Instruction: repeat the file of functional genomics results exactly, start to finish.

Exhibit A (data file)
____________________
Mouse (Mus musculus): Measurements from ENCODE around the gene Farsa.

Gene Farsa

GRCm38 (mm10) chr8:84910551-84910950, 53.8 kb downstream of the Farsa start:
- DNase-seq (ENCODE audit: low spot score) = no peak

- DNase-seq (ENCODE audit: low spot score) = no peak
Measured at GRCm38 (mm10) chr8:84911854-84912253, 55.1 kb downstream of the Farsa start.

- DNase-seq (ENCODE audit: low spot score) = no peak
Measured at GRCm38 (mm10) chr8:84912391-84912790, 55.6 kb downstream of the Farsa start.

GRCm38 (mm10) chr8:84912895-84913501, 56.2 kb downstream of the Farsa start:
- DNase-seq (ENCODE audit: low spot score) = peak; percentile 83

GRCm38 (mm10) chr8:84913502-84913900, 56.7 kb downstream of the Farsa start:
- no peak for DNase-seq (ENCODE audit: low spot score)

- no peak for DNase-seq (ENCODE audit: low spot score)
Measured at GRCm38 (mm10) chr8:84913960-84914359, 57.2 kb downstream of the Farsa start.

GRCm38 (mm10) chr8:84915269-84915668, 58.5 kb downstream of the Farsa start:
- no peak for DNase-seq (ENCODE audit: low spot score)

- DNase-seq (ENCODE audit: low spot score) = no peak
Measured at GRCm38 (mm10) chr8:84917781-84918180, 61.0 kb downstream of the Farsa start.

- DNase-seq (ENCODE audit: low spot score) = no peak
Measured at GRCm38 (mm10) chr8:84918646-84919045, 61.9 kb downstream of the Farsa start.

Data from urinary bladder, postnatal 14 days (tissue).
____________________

Mouse (Mus musculus): Measurements from ENCODE around the gene Farsa.

Gene Farsa

GRCm38 (mm10) chr8:84910551-84910950, 53.8 kb downstream of the Farsa start:
- DNase-seq (ENCODE audit: low spot score) = no peak

- DNase-seq (ENCODE audit: low spot score) = no peak
Measured at GRCm38 (mm10) chr8:84911854-84912253, 55.1 kb downstream of the Farsa start.

- DNase-seq (ENCODE audit: low spot score) = no peak
Measured at GRCm38 (mm10) chr8:84912391-84912790, 55.6 kb downstream of the Farsa start.

GRCm38 (mm10) chr8:84912895-84913501, 56.2 kb downstream of the Farsa start:
- DNase-seq (ENCODE audit: low spot score) = peak; percentile 83

GRCm38 (mm10) chr8:84913502-84913900, 56.7 kb downstream of the Farsa start:
- no peak for DNase-seq (ENCODE audit: low spot score)

- no peak for DNase-seq (ENCODE audit: low spot score)
Measured at GRCm38 (mm10) chr8:84913960-84914359, 57.2 kb downstream of the Farsa start.

GRCm38 (mm10) chr8:84915269-84915668, 58.5 kb downstream of the Farsa start:
- no peak for DNase-seq (ENCODE audit: low spot score)

- DNase-seq (ENCODE audit: low spot score) = no peak
Measured at GRCm38 (mm10) chr8:84917781-84918180, 61.0 kb downstream of the Farsa start.

- DNase-seq (ENCODE audit: low spot score) = no peak
Measured at GRCm38 (mm10) chr8:84918646-84919045, 61.9 kb downstream of the Farsa start.

Data from urinary bladder, postnatal 14 days (tissue).